I’ve noticed birds more ever since that afternoon in the bird room at the Natural Science Museum at the University of Iowa. They definitely inhabit my yard. Their songs let me know that it’s first light of the day. An owl across the street let’s me know that life goes on in the darkness.

I’ve always loved watching turkey vultures in the air. They are so eloquent. One roosted itself on a wire outside my house one day, stretching its wings for no apparent reason other than to feel itself stretch. Its wingspan was magnificent.

“Vultures soar, using their highly developed sight and sense of smell to detect food. They trust in the life cycle, knowing they will eventually have something to eat because everything that is born dies. Everything that dies is reborn.”
From the Animal-Wise Tarot, by Ted Andrews.

They know there’s enough to go around.

I was taught early on that there wasn’t enough to go around. In my heart of hearts, I didn’t believe it. But, I tried to wear it as if I believed it. I made myself smaller in order to fit in. It’s never been a successful strategy. It pissed me off, which made me bigger.

Change is inevitable, Ted Andrews goes on to say. Vultures remind us of that. It’s time to tear down the old so the new can be born.

This hawk has nothing to do with the blog. I just like the hawk.

This hawk has nothing to do with the blog. I just like the hawk.

I’ve been saying lately that I think Lawrence Livermore Lab needs to change its mission. There is much hoopla about the National Ignition Facility (NIF) that was dedicated in late May. The purpose of the facility is to see if we can fuse the nuclei of two hydrogen atoms to create helium, which would release energy.

The benefit, according to the latest pr from the lab is the promise of clean energy. Earlier pr lauded it because it gave us a way to maintain our stockpile of nuclear weapons. Another benefit sold to Congress was that it provides a vital facility for training a new generation of nuclear weapons scientists.

In the video “Tapping Star Power for Clean Energy” on, Jeff Wisoff, Prinicpal Assoc. Director of NIF says that future generations will look back on NIF as the time when humankind “. . . mastered the power that powered the universe.”

Uh oh.

It seems to me that humankind has been notoriously unsuccessful in mastering the powers of the universe. I’m not sure why one would even want to. It seems to me that all we can really do is be a witness to them.

I am not necessarily opposed to the attempt to achieve fusion. I even think it might be okay to fund the experiment simply because it would be a very cool thing to do – who knows what insight we might get from witnessing it.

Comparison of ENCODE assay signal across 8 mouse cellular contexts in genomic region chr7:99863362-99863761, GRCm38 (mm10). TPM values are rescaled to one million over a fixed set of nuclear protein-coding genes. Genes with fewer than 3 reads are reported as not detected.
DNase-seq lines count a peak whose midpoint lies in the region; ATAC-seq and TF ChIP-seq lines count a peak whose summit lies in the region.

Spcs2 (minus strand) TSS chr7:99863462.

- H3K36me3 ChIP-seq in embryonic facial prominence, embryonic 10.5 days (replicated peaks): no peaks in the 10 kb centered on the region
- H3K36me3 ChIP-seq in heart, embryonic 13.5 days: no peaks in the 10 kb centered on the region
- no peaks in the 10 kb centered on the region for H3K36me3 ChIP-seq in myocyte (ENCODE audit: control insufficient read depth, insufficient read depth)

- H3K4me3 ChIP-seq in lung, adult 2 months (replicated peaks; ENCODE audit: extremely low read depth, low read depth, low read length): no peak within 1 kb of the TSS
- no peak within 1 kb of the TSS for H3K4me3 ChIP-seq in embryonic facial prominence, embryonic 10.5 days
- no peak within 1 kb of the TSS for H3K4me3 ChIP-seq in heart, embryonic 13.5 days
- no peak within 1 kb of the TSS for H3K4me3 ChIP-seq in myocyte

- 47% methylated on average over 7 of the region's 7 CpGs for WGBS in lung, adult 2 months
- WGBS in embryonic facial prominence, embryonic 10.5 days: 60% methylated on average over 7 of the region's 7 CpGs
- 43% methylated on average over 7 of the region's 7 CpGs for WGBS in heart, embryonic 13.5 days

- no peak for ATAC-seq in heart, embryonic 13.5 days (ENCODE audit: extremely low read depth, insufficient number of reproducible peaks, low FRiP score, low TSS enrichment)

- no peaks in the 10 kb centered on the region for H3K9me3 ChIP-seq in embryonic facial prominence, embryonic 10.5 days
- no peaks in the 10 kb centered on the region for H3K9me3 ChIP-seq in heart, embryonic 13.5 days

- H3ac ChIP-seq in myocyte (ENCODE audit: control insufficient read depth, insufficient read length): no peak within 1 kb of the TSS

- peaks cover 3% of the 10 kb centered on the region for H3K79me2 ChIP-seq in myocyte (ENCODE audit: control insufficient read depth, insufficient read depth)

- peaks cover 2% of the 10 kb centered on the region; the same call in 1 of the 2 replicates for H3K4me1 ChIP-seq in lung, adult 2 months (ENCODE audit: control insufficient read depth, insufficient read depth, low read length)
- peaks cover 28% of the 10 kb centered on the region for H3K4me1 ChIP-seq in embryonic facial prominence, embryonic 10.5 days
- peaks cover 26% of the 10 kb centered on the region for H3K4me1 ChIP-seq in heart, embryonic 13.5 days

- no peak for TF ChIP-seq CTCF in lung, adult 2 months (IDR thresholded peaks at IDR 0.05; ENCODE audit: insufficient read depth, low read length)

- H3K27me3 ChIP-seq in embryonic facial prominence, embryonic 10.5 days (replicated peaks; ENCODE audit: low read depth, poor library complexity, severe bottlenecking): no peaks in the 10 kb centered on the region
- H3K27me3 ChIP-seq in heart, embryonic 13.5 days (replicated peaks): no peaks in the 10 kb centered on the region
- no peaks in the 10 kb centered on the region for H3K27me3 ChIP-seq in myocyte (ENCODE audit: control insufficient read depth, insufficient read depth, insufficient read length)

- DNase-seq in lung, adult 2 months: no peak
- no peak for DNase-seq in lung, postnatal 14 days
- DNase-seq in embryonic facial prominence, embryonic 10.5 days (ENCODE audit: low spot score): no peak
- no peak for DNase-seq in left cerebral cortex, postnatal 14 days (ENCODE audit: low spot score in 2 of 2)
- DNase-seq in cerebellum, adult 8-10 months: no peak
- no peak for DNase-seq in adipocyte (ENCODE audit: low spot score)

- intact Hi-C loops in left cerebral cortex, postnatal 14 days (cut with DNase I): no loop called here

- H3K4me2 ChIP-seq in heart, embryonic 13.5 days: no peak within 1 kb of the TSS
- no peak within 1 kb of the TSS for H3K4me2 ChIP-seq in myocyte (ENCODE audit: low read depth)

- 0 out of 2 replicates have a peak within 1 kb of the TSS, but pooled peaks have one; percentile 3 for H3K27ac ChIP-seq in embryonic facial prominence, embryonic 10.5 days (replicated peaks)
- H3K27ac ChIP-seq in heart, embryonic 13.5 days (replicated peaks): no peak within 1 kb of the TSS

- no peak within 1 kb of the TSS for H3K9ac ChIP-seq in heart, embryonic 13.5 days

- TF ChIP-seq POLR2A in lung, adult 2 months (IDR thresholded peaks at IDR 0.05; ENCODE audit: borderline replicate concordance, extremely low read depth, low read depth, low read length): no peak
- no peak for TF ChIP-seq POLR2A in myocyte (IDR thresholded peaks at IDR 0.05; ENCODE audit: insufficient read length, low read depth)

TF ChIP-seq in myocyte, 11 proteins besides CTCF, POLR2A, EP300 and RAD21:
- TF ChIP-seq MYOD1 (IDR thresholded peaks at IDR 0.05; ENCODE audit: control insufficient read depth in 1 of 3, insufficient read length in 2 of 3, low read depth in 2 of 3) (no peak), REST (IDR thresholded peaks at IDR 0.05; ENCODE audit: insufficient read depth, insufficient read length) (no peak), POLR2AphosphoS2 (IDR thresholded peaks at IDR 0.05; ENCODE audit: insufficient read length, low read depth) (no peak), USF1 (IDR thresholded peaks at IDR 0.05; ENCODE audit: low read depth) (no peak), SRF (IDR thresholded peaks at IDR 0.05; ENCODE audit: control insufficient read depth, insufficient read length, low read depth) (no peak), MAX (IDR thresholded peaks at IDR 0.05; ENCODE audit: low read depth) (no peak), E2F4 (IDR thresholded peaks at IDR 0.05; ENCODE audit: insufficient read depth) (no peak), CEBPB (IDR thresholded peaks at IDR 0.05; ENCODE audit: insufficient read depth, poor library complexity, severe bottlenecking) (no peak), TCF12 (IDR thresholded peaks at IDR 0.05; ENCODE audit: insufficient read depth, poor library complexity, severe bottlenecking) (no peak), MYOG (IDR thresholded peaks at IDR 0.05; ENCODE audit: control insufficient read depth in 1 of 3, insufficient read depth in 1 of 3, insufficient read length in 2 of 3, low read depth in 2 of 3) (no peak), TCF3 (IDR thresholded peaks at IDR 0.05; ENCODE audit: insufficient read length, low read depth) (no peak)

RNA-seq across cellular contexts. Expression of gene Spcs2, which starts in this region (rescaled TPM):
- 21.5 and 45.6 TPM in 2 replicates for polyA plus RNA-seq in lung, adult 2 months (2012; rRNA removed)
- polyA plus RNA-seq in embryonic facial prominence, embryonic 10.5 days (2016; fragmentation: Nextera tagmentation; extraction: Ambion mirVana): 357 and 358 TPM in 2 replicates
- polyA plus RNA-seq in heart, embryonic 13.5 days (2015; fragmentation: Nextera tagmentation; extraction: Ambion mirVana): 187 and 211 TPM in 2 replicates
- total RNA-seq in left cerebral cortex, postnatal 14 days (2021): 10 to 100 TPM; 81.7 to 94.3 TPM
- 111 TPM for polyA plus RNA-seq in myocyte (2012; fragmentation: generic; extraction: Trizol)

But if the mission of the Lab revolves around nuclear weapons (masked as national security), fusion will inevitably be used by the dark destructive side of humankind.

So, what if the mission of the Lab were more along these lines:

To explore the mysteries of the physical universe so we can better understand our relationship to it.
Mission of Lawrence Livermore Lab as wished by Karen Hogan

Then, maybe, there could be a poet in residence at the Lab, whose mission would be to explore our internal universe – what makes us human – the dark and the light sides – so that we can better understand our place in the universe. It would require a poet with the genius of a Shakespeare who could also understand the science of it all – but hey! – poets like that exist.

Now that would be a fusion that could really release some energy.

I think we would certainly learn that there’s enough to go around.

Phew! I was wondering how I was going to get back to that.

When we recognize and work with the cycle of birth, death, and rebirth, Ted Andrews says, we become more efficient, we waste little energy and effort.

So, since I am very proud of how I redefined the Lab’s mission, I think I should apply that effort to myself.

My old mission was to fit in. It was based on the belief (that I actually didn’t believe) that there isn’t enough to go around. That was someone else’s story.

My new mission is to fit inside my skin, knowing there is enough to go around, so that I can live my story – and stretch my wings for the sheer pleasure of feeling them stretch.

I did some surfing to learn more about NIF. Here is one of the more interesting articles I found. It’s by Hugh Gusterson, who spent sometime in Livermore as an anthropologist, studying the nuclear culture. His book, Nuclear Rites, documents that study.